Which photos should I upload to my website?
This is a question every photographer faces in the beginning of their career. You have been learning new things – long exposures, new poses, post processing, your first goofy shots with a fisheye lens – and you are excited about the results so you want to show all those incredible shots on your website.
Of course you do. I understand. I’ve been there. But…
Don’t do it.
Only show your BEST work on your website. The very best.
Before you share those new photos that you are so excited about to the whole world, hold back and only show them to your friends. Or if you don’t have friends who know a bit about photography, I recommend that you look at the photos every day for two weeks or so. That way you start seeing the photo more objectively. And very likely you’ll start seeing things that you could have done better.
Even quicker way to see the ‘flaws’ in your photos is to post them to a designated photographers’ forum/group for constructive critique. Other people will find problems if you can’t – you can be sure of that. But while other photographers’ critique is valuable, don’t forget that every piece of critique is only someone’s opinion, not a universal truth, so don’t get discouraged by it. Receive critique gracefully and make your own mind up whether you accept and agree with it.
After two weeks, if you are not completely happy with a photo, don’t present it in your portfolio. Hide it, learn from it, and if possible, retake it and make it better.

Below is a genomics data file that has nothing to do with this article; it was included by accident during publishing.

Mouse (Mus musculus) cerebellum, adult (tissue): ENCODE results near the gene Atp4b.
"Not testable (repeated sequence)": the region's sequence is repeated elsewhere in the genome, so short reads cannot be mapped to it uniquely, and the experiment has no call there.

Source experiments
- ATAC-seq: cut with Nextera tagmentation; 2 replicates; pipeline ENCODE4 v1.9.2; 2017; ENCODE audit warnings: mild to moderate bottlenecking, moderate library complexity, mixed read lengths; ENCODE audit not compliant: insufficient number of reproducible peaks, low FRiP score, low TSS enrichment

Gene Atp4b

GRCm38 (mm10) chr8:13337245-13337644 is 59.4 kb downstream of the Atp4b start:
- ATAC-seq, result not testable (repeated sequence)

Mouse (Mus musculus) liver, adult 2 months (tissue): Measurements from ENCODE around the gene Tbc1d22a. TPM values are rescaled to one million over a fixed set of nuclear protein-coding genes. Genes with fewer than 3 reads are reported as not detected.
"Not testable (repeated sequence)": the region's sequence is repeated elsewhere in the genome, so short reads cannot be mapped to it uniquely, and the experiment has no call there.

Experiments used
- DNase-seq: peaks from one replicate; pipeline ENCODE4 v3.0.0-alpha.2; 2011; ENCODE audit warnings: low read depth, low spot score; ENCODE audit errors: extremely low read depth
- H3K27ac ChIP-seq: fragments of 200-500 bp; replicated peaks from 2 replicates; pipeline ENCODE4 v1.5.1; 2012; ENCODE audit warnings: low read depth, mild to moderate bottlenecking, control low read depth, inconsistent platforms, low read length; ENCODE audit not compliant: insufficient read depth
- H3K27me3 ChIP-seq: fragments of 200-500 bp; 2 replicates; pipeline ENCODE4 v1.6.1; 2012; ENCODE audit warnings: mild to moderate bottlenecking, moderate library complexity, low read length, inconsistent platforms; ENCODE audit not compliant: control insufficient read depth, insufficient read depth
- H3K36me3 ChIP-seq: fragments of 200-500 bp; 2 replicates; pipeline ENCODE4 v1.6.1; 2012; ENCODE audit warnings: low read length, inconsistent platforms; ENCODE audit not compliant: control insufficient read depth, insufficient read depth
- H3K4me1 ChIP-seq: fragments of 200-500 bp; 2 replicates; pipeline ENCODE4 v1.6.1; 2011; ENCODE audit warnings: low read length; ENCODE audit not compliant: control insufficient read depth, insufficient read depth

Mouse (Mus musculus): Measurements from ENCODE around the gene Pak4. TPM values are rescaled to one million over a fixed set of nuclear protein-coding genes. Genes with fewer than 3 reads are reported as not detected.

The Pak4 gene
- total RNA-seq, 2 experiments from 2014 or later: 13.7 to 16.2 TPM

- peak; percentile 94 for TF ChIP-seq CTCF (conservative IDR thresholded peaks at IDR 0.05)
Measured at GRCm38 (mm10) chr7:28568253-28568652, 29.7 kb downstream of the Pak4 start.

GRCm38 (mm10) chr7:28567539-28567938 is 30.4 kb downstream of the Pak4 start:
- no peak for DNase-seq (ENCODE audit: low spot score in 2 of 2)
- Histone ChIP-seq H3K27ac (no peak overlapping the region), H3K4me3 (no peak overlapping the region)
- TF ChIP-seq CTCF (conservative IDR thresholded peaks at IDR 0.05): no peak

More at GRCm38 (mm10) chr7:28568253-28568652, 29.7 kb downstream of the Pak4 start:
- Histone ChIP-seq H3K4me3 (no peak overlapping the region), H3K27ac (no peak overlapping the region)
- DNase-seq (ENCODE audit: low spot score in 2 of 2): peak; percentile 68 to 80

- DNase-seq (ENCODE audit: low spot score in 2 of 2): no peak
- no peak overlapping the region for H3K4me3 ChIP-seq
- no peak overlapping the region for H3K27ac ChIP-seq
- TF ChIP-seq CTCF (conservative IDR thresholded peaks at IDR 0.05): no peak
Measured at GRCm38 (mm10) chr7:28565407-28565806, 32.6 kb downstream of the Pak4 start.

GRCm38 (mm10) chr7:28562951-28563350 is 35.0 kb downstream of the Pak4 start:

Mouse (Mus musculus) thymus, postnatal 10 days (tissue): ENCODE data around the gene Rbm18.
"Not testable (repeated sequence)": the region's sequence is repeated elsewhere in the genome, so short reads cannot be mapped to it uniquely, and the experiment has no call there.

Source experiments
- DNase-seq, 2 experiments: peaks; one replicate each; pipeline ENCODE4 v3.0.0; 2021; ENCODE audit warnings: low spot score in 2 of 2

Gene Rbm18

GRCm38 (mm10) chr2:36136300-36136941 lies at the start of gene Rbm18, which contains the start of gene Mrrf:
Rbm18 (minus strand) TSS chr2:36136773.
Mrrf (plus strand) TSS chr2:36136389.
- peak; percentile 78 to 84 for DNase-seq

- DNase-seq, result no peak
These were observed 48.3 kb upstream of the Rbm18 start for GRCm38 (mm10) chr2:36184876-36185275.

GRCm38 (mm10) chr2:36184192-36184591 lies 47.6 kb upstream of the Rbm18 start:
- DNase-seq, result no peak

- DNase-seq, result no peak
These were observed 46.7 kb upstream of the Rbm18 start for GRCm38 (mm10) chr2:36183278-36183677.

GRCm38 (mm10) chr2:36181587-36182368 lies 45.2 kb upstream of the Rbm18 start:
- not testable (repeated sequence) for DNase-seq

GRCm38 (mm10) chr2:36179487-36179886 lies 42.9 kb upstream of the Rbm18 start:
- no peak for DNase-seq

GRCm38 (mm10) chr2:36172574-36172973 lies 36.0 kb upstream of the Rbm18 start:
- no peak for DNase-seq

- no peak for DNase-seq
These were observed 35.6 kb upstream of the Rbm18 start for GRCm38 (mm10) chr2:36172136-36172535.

If you ARE completely happy with the photo and you still love it and it excites you two weeks later, show it with pride for everyone to see.
How many photos should you have in your portfolio?
Show a maximum of 20 photos in each category. 12 is even better.
No one has time to look through dozens of photos, and you should be able to convey your style of photography in 20 photos or less. That’s what your potential clients want to find out when they come to your website: what style of photos you take. Not the random shots that anyone could have taken, but photos that reveal what you look to capture, what you bring out in the people or the subjects that you photograph.
Things to consider when choosing photos for your portfolio:
1) Are you proud of the shot?
2) How is it different from every other photographer’s shots?
3) Would you definitely like to shoot more similar photos?
When you show the kind of photos you would like to shoot more of – whether it’s portraits of weddings – you will attract the kind of people who want to be in those kinds of photos!
This of course works for commercial photography, too. Show the style of photography you want to be commissioned to shoot. For example: I want to shoot more properties, so I show a lot of holiday let photography and interior design photography online. On the other hand, low-value product photography is something I don’t want to do, so I don’t show any of those shots in public.
Think back to what kind of shoots have been your favourite ones when everything worked like a dream: you enjoyed the shoot, the client was very happy and appreciative, you got great shots and client communication was brilliant, too. Those are the kind of clients you want to find more of, and those are the kind of photos you should share with everyone online.
To find out how you can find your perfect clients online, download my free infographic here:
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